Wednesday, August 31
There was a line in a television documentary we just viewed that went something like: That particular eventful afternoon in your childhood—how many more times in your life will you remember it? Perhaps five?
Actually, there are several childhood afternoons, and mornings for that matter, that I think of frequently, even though they weren’t always eventful: That Christmas morning when I woke before my parents and, as they dozed on, I went to check out the loot awaiting me below the Christmas tree. Or that day when the oppressive summer heat finally broke and I went out to ride my tricycle in the crisp, sunny morning. I had on a red-and-black checked plaid overshirt—and, at my mother’s insistence, a cap with Rocky-and-Bullwinkle-style earflaps, which I considered mortifyingly unstylish. (I was already eager for the J.F.K.-inspired, hatless decade of the 1960s.)
My father always took afternoon naps. His job at C.E. Thompson Lumber Co. was apparently not so demanding that he couldn’t come home for lunch—often a tomato and mayonnaise sandwich on white bread—and a half-hour snooze. I marveled at how he could fall asleep—apparently even then I was a restless sleeper—and how he could wake up after only a half-hour. So I remember one particular day as I went into his bedroom just as he was stirring: the slightly funky smell of his sweaty sheets. The orange, late afternoon light as it came in through the Venetian blinds. His boxer shorts and white T-shirt. And how he always put his shoes on first, then slipped into his baggy-legged gabardine trousers. Were those really still in style in the 1950s…or had he somehow retained such pants from the Big Band-era 1940s?
And speaking of gabardine…does it no longer exist? He had lots of things—non-button-down, luxurious feeling shirts, pants with copious pleats—made of the material. Now, most everything is just cotton (or perhaps a cotton-polyester blend), which must be just too plentiful and cheap for manufacturers to resist. The consuming public knows no better.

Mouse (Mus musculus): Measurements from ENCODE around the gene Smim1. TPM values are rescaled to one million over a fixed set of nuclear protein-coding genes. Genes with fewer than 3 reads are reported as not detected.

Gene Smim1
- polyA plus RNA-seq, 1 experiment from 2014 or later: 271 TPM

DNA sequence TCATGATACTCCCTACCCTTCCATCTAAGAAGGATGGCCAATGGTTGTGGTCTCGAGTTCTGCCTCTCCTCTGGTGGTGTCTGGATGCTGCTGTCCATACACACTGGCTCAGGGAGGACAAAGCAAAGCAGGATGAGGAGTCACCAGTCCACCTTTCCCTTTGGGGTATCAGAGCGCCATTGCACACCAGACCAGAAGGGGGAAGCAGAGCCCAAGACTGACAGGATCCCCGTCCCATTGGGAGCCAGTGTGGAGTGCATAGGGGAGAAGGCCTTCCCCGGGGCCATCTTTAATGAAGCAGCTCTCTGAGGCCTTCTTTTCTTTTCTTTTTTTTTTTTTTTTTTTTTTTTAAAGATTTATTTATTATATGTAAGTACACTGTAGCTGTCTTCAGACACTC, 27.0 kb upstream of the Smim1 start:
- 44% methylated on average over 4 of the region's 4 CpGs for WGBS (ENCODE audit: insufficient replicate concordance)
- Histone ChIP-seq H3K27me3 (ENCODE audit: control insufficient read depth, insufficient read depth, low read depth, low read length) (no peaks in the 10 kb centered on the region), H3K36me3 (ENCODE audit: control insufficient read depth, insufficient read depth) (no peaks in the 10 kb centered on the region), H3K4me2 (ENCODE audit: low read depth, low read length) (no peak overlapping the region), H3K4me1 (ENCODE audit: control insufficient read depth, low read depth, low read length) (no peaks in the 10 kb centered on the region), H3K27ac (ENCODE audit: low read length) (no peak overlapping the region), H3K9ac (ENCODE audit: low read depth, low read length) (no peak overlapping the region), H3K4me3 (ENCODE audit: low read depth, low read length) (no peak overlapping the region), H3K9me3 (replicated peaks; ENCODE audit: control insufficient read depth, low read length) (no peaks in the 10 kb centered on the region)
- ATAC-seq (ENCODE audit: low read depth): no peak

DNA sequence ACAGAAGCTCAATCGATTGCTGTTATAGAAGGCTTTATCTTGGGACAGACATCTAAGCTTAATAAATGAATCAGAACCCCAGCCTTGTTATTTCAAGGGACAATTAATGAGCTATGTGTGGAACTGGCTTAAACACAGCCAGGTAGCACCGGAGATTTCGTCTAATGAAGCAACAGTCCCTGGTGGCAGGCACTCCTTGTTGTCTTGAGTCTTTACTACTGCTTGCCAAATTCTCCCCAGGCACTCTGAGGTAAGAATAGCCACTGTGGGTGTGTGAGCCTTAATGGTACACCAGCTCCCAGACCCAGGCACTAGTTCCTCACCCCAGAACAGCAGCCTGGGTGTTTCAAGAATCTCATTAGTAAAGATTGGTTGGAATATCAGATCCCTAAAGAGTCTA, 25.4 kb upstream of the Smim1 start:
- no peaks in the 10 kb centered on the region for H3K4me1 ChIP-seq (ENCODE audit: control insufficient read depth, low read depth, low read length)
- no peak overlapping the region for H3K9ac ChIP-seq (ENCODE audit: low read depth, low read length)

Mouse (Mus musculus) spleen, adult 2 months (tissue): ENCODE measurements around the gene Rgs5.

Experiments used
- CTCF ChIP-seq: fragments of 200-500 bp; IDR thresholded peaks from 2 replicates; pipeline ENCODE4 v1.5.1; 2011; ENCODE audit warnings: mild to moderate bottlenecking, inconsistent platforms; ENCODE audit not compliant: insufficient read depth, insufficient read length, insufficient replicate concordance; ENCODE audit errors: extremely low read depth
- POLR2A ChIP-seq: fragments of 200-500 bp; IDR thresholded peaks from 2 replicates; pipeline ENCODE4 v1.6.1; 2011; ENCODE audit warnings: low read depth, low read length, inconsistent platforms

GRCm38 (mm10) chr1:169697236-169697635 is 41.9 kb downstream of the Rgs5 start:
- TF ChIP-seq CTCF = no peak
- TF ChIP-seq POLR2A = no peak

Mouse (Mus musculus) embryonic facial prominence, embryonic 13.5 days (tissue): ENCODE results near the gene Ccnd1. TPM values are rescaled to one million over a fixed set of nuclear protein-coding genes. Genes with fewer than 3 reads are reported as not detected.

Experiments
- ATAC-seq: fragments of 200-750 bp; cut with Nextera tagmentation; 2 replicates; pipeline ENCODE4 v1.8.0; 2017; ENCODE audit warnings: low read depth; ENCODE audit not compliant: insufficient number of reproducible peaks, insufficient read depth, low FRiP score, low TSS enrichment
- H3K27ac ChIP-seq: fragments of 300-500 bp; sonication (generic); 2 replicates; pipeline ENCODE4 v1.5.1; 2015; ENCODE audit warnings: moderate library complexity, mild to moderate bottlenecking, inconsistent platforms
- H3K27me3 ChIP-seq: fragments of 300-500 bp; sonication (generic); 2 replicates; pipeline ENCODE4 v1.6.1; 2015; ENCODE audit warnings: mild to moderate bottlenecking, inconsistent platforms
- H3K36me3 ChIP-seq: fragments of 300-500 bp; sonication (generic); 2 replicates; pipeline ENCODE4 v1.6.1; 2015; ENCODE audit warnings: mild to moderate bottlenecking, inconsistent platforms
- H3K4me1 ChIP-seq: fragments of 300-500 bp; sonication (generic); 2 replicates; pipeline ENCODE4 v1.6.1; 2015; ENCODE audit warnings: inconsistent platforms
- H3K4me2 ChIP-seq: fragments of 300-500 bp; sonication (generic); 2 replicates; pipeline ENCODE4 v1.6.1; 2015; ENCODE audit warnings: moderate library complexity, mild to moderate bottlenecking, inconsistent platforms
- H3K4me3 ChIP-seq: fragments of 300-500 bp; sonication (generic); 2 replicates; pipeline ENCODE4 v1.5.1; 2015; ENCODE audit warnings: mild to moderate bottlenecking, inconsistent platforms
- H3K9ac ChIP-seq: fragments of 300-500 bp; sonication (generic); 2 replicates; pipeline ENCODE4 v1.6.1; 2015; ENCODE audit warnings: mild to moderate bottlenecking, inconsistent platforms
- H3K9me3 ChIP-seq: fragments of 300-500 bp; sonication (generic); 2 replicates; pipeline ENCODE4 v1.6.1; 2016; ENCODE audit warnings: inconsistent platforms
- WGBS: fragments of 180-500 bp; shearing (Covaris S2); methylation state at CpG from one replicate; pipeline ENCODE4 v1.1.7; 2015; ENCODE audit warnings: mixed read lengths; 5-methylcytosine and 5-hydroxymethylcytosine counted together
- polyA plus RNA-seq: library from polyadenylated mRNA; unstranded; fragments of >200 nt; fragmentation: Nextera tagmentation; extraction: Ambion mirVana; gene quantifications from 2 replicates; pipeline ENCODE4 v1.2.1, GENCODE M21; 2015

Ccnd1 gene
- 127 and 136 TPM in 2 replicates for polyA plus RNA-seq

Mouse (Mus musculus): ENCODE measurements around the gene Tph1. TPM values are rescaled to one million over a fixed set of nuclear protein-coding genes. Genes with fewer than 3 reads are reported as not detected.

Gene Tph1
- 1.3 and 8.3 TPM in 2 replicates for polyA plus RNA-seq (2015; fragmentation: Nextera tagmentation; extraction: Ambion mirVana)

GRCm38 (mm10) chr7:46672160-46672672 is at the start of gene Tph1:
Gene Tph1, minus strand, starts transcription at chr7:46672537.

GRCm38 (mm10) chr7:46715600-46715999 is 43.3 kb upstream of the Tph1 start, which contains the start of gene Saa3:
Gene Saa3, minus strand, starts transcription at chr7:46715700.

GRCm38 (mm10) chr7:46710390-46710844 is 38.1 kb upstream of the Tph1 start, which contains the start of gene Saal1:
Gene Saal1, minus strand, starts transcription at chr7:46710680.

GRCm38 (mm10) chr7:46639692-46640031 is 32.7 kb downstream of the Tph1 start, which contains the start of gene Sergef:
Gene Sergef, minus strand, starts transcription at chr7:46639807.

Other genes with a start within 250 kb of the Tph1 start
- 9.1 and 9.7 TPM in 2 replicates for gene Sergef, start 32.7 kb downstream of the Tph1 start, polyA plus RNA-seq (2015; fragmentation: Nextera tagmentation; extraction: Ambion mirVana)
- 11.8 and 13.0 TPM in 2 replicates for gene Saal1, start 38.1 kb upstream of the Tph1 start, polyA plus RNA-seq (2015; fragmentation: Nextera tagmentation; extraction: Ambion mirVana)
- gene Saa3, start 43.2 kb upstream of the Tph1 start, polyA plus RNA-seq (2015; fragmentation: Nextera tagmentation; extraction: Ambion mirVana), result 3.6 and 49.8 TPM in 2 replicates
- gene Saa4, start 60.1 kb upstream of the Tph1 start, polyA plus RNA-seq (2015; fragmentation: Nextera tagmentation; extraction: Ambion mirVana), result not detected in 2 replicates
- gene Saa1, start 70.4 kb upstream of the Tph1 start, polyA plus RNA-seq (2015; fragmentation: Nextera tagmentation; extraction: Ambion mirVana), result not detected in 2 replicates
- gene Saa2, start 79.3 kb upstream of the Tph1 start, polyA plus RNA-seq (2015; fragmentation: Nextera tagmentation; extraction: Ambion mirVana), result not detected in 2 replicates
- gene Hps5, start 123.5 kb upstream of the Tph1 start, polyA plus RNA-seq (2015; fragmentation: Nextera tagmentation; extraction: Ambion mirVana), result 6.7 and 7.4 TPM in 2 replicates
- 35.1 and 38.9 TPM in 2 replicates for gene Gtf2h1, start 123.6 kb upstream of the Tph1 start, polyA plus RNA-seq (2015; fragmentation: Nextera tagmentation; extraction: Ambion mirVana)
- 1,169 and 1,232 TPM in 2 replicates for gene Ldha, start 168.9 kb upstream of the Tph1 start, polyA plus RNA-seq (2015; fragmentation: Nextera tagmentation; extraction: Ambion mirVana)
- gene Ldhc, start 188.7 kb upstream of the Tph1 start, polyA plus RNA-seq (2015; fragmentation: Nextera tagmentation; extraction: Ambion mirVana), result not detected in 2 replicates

My disparate memories are often bound up with clothes: the rolled-cuff blue jeans that I’d wear in cooler weather. Several green-corduroy winter coats—always dark green. The high-top sneakers (we called all such shoes, regardless of their style, “tennis shoes”) that I got new versions of every spring. I remember sitting in Miss Jones’ sixth-grade class, proud of my then-spanking-clean, thick-soled shoes, and looking out the window at the big oak tree that graced the playground. I couldn’t wait for recess and the inevitable softball game. Then, I’d be able to wear my navy blue felt baseball cap. That’s another fabric missing today: felt.
I have dozens of such memories. Lately, the summer heat has made me think of our Sunday, after-church dinners, when we’d often have fried filets of fish. (My father was an avid fisherman; I seldom had the patience to sit for sweltering hours in the boat, waiting for Mr. Smallmouth Bass to grab the artificial lure.) My poor mother didn’t even like fish—but because he’d caught it, she’d have to fry it up in her small, airless kitchen. More than the fish, I miss the stinky, farm-raised tomatoes (5¢ a pound at the local farmers market) and the tiny field peas (“lady peas” she called them) that she served on the side. The peas didn’t have much flavor but they were a Southern staple, just as much as the more famous black-eyed peas. Was there dessert? I don’t remember any. Maybe that came later in the day.
My sister died in the polio epidemic of 1956, age 12. She’d had one of the Salk vaccine jabs, but got the disease anyway in the late fall of the year.
Was that timing unusual? Polio epidemics seemed to arrive in the summer months–so much so that some people called polio “the summer illness.” The Salk vaccine was chosen for use throughout the U.S. in 1955. By 1957, following mass immunizations promoted by the March of Dimes, the annual number of U.S. polio cases fell from a peak of nearly 58,000 cases to 5,600 cases. But, as I recall, it was Albert Sabin’s oral vaccine, which came around in the early 1960s, that really conquered the illness. After a wave of oral-vaccine immunization, by 1961 only 161 cases were reported in this country.
Tonight’s dinner: coconut chicken curry and cucumber raita.
Entertainment: The Mubi music video Ryuichi Sakamoto: Async at the Park Avenue Armory.